Pope Francis and economic justice
Napa Institute: Archbishop Charles Chaput challenged common conceptions of Pope Francis . . .
I’m a Capuchin Franciscan, and I’ve often found that people think of Francis of Assisi as a kind of 13th-century flower child.
St. Francis was certainly “countercultural,” but only in his radical obedience to the Church and his radical insistence on living the Gospel fully — including poverty and all of its other uncomfortable demands.
Jesus, speaking to him from the cross of San Damiano, said, “Repair my house.” I think Pope Francis believes God has called him to do that as pope, as God calls every pope. And he plans to do it in the way St. Francis did it.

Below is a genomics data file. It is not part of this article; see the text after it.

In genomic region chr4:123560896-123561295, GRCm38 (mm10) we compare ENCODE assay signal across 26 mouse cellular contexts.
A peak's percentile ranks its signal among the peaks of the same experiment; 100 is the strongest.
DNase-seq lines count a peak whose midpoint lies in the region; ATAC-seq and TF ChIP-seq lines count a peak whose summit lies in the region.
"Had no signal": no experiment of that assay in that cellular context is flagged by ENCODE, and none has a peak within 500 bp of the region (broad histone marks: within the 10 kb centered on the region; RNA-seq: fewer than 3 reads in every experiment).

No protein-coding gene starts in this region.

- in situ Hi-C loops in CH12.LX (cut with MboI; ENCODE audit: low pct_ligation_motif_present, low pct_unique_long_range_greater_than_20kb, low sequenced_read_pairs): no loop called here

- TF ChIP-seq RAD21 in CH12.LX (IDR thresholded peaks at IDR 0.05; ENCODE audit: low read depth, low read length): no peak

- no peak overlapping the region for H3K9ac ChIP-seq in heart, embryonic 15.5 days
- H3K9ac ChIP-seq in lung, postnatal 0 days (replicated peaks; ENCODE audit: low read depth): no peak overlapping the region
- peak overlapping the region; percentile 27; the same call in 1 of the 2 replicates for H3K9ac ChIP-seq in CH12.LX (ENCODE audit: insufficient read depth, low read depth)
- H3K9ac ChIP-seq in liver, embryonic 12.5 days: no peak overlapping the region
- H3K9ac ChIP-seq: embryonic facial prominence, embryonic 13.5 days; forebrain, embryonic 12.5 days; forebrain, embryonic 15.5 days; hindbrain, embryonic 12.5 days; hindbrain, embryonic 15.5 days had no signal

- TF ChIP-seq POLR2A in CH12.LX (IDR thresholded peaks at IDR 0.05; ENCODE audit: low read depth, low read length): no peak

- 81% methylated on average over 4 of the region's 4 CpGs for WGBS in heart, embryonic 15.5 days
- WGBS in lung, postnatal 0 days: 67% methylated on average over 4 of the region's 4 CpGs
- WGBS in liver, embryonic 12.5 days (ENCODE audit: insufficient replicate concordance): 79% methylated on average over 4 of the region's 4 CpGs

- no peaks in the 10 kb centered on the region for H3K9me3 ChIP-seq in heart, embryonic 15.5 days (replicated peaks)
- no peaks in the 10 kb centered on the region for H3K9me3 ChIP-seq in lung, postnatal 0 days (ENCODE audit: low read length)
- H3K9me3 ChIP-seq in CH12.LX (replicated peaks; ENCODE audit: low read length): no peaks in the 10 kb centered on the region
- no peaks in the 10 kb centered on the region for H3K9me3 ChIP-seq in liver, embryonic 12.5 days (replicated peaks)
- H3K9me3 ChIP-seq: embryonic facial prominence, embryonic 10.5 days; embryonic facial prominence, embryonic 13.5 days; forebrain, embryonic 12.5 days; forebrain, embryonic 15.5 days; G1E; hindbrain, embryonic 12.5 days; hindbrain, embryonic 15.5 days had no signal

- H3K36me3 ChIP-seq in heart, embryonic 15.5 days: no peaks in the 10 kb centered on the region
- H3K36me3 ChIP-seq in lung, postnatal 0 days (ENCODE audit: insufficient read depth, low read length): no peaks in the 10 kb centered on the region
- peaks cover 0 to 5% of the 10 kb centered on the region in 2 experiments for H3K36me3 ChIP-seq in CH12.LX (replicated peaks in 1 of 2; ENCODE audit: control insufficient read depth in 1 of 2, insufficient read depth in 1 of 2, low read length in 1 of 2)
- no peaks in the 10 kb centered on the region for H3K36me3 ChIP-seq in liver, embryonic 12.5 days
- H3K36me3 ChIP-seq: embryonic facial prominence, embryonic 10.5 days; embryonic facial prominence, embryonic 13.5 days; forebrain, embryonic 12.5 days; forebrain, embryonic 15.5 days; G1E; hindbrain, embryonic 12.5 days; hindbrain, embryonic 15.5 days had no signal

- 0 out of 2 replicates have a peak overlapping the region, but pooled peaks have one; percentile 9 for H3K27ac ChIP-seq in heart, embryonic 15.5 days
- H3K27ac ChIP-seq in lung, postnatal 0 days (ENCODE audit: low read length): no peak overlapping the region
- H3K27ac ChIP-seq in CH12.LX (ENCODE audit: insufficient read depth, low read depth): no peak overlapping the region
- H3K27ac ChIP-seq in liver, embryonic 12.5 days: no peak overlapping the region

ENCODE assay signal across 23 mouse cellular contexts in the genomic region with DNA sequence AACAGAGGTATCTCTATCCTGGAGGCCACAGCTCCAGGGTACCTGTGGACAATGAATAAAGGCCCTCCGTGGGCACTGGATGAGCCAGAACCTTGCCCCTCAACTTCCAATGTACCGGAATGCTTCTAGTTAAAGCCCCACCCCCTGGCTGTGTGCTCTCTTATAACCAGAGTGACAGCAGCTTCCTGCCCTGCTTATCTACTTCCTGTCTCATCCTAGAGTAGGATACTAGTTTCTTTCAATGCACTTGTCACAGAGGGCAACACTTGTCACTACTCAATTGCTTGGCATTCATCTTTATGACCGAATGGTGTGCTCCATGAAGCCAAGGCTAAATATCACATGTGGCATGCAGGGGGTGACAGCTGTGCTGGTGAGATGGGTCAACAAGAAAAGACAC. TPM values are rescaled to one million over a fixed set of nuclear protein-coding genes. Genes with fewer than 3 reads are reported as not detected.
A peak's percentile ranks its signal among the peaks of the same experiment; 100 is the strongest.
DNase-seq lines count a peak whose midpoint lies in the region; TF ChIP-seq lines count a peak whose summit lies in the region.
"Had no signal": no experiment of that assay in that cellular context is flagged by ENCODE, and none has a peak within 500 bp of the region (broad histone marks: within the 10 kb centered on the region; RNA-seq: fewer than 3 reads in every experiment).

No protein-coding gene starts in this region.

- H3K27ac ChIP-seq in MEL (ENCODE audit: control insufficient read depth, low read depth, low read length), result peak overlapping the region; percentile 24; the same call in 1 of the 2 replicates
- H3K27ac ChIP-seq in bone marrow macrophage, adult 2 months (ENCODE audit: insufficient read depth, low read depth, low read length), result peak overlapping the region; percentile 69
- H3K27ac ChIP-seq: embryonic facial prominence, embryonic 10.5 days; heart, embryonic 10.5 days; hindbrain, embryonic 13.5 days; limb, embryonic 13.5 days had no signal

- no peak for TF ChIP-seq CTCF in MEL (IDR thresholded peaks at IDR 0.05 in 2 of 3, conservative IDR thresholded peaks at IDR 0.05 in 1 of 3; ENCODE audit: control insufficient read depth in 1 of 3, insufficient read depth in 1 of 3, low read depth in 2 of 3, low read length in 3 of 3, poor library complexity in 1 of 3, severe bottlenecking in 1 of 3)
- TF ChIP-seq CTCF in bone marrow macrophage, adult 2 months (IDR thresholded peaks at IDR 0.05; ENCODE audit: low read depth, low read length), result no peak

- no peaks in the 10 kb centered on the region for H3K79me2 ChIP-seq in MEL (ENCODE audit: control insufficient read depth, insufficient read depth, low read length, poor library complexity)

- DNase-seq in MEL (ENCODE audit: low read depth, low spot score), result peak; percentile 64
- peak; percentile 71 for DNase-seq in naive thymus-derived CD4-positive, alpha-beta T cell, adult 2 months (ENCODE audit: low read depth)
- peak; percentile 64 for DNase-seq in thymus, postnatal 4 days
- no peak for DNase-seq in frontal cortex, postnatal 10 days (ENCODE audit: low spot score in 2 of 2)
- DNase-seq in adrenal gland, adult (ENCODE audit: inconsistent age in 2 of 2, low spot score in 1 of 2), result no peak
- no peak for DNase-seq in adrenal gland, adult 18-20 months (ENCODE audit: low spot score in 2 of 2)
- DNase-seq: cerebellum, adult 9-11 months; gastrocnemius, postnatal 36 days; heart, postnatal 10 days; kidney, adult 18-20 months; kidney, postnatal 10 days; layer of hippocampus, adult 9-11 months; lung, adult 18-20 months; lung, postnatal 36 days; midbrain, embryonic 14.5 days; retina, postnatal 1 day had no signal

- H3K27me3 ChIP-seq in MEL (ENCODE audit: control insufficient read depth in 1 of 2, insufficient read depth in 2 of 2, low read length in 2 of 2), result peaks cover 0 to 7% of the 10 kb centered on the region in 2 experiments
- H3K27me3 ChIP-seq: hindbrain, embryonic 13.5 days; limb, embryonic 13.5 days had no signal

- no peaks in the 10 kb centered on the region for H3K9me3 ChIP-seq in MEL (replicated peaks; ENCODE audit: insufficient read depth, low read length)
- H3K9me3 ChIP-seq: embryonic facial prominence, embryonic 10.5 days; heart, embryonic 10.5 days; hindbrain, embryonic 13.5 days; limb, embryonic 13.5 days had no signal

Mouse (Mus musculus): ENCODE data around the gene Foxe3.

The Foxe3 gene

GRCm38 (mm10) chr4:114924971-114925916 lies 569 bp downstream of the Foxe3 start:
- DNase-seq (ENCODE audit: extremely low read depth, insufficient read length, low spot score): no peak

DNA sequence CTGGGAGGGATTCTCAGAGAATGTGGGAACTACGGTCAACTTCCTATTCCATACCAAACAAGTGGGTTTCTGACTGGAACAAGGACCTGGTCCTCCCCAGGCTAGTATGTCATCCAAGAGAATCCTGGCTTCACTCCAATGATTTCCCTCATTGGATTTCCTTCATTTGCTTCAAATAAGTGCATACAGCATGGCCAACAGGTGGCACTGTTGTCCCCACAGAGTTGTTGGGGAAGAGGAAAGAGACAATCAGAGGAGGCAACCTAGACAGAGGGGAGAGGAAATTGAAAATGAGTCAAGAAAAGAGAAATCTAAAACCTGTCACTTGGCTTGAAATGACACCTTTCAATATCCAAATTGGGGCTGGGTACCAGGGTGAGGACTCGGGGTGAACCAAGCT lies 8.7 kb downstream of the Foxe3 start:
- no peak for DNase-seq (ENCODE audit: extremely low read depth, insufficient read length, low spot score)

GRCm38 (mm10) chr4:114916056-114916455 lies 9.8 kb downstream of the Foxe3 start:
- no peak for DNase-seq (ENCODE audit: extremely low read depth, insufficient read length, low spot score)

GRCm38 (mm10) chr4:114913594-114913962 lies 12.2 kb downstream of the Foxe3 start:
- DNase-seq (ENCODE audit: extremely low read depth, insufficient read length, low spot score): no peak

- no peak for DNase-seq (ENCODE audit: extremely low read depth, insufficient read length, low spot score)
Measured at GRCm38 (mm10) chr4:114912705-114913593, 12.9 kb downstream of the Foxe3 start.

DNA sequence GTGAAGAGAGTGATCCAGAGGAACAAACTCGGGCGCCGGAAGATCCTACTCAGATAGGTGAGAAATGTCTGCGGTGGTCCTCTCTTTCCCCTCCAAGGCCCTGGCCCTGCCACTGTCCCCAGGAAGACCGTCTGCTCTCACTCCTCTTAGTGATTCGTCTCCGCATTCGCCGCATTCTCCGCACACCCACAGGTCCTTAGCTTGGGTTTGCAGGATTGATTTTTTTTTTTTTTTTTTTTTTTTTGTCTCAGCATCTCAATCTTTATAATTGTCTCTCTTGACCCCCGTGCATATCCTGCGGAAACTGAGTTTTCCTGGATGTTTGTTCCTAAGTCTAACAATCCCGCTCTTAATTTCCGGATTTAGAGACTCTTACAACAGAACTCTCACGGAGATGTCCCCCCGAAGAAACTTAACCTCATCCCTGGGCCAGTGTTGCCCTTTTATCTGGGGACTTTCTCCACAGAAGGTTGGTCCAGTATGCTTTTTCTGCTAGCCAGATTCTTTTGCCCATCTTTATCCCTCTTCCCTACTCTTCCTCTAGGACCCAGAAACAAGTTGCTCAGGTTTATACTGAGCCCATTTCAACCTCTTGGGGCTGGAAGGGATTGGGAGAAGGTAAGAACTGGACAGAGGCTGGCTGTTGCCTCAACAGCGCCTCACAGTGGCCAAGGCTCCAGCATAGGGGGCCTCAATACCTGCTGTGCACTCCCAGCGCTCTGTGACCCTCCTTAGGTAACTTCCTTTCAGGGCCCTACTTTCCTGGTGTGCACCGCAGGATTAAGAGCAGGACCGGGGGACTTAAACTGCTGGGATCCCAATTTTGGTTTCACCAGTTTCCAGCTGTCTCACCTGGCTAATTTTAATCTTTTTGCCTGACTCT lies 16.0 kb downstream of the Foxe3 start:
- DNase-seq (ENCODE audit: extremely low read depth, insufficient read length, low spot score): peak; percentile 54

Pope Francis took the name of the saint of Christian simplicity and poverty. As he has said, he wants “a Church that is poor and for the poor.” In his apostolic exhortation Evangelii Gaudium, he grounded this goal in Jesus Christ, “who became poor and was always close to the poor and the outcast” (186). That’s a very Franciscan idea.
The Holy Father knows poverty and violence. He knows the plague of corrupt politics and oppressive governments. He has seen the cruelty of human trafficking and other forms of exploitation.